In recent years, places (such as small geographic locations, schools, classrooms, and clinics) rather than people have come into focus as the unit of analysis in randomized controlled trials (RCTs). Places can be both the physical location and the organizational unit for human behavior (Boruch, Weisburd, and Berk 2010). As such, many social reform interventions involve larger units of organization, and often policies developed by or for agencies such as police departments and schools are not always hypothesized to work directly at the level of the individual person (Boruch, et al. 2004; Campbell, 1969). Influential place-based experiments have been conducted in the fields of health care (e.g., Donner and Klar 2000; Grimshaw et al. 2005; Sikkema 2005; Imai, King, and Nall 2009) , social welfare (Bloom and Riccio 2005), education (Flay and Collins 2005; Parker and Teruel 2005), and criminal justice (e.g., Braga and Bond 2008; Braga et al, 1999; Sherman and Weisburd 1995; Taylor, Koper, and Woods 2011; Weisburd and Green 1995; Weisburd, Morris, and Ready 2008).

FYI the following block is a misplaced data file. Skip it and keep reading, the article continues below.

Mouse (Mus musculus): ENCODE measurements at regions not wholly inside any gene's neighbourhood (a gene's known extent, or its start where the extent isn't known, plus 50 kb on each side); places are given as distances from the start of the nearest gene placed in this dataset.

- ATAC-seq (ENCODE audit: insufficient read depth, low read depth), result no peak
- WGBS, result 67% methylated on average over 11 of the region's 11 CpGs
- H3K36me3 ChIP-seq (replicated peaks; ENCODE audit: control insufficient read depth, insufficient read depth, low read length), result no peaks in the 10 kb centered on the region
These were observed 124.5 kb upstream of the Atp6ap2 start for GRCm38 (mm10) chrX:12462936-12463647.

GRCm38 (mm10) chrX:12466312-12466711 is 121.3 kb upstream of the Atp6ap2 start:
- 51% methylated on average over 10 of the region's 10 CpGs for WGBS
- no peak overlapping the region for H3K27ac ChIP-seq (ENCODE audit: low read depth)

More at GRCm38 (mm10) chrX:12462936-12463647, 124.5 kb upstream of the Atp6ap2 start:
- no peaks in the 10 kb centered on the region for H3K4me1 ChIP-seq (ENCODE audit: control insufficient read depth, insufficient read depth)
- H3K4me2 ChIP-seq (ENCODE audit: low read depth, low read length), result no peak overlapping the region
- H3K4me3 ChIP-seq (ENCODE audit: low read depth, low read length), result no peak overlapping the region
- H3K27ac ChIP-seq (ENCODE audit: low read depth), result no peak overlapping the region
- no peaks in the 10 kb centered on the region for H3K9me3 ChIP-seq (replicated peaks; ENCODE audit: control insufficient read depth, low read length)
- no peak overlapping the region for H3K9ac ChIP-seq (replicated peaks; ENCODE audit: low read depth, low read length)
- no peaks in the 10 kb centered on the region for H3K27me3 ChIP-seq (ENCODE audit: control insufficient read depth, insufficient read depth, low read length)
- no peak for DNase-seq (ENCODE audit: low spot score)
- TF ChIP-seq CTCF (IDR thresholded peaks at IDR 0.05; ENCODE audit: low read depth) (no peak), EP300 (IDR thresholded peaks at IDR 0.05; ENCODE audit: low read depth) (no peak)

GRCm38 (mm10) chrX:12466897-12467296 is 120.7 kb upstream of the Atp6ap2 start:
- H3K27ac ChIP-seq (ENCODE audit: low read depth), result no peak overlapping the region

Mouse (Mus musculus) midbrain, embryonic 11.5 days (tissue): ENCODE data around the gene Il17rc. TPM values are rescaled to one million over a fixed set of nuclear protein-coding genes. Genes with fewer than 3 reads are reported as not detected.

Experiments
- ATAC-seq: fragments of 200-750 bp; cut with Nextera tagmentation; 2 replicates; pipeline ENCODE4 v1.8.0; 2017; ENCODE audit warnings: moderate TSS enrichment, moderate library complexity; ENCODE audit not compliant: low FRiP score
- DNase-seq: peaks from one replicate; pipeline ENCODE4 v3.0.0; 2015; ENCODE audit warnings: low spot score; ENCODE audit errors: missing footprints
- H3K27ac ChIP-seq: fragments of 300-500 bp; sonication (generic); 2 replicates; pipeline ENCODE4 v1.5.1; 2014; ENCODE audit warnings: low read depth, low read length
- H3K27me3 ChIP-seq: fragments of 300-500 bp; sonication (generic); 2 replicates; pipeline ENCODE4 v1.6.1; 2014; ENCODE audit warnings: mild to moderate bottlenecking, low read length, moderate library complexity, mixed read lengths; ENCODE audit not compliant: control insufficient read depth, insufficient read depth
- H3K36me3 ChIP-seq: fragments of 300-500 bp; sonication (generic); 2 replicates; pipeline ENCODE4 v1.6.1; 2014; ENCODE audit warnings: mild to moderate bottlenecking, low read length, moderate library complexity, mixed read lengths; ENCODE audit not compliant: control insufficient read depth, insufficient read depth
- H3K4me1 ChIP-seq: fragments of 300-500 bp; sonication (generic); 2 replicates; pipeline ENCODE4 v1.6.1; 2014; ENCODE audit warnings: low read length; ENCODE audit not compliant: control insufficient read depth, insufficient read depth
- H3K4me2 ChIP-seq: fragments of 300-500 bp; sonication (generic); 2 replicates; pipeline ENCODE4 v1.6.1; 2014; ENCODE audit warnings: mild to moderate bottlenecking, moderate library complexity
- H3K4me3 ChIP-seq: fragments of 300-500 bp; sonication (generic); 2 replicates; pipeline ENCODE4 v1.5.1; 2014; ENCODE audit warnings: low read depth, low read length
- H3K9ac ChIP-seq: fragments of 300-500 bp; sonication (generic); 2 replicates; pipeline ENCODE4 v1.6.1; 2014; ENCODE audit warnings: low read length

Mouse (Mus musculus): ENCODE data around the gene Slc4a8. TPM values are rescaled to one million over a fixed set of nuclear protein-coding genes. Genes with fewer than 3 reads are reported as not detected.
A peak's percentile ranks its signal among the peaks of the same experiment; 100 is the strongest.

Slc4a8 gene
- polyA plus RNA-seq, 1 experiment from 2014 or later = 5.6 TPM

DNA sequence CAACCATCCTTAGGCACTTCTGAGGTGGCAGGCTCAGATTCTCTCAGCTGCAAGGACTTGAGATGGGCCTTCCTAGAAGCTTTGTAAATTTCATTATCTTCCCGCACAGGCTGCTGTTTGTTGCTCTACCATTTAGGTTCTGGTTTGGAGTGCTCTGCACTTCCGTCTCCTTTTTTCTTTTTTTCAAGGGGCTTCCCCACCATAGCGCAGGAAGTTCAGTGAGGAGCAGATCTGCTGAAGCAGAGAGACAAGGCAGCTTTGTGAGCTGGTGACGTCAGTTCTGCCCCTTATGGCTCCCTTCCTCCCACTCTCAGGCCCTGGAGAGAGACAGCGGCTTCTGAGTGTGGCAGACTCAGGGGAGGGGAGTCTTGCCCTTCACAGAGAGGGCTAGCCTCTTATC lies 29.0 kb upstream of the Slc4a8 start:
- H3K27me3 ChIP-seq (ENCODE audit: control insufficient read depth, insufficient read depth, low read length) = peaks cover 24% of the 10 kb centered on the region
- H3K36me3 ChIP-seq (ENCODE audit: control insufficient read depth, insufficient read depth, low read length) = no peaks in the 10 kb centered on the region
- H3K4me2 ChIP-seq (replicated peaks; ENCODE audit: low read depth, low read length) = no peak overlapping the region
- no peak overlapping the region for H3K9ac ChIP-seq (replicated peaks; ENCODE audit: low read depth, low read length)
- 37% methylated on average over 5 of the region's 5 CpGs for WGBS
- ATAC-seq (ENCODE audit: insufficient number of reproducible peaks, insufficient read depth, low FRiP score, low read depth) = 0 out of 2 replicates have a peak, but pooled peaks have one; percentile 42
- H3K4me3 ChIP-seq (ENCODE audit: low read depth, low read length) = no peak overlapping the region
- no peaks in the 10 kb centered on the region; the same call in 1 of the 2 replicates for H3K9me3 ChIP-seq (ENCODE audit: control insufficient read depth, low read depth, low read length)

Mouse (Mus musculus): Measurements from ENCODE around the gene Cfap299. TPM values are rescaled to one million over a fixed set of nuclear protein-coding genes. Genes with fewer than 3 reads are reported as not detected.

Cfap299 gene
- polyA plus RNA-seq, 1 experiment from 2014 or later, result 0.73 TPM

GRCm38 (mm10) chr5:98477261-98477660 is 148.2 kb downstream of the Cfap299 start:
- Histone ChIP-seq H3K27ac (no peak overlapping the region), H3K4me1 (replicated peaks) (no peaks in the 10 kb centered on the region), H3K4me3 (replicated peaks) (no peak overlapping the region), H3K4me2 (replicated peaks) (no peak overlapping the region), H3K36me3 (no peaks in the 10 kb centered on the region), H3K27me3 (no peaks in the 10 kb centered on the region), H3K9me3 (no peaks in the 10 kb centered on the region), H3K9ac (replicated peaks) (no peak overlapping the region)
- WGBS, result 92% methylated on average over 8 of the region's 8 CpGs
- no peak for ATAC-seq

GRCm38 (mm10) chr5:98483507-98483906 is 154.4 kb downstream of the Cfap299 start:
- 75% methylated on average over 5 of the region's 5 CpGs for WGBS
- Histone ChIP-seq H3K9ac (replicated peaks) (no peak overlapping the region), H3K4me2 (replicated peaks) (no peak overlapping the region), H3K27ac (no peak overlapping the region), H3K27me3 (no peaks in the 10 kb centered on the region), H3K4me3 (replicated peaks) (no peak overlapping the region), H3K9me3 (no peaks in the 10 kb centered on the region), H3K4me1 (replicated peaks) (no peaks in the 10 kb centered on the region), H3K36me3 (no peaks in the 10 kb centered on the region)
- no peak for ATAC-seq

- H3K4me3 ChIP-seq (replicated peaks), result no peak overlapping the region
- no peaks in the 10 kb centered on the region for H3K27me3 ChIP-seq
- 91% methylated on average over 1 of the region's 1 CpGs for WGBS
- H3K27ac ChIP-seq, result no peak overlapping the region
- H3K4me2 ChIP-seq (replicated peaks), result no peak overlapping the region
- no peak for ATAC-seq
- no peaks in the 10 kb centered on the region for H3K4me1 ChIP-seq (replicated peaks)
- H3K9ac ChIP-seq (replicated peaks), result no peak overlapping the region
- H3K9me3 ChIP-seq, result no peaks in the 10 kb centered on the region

Gill, Charlotte E., and David Weisburd. 2013. "Increasing Equivalence in Small-Sample Place-Based Experiments." In Experimental Criminology: Prospects for Advancing Science and Public Policy, eds. Brandon C. Welsh, Anthony A. Braga, and Gerben J.N. Bruinsma. New York, NY:Cambridge University Press, 141-162.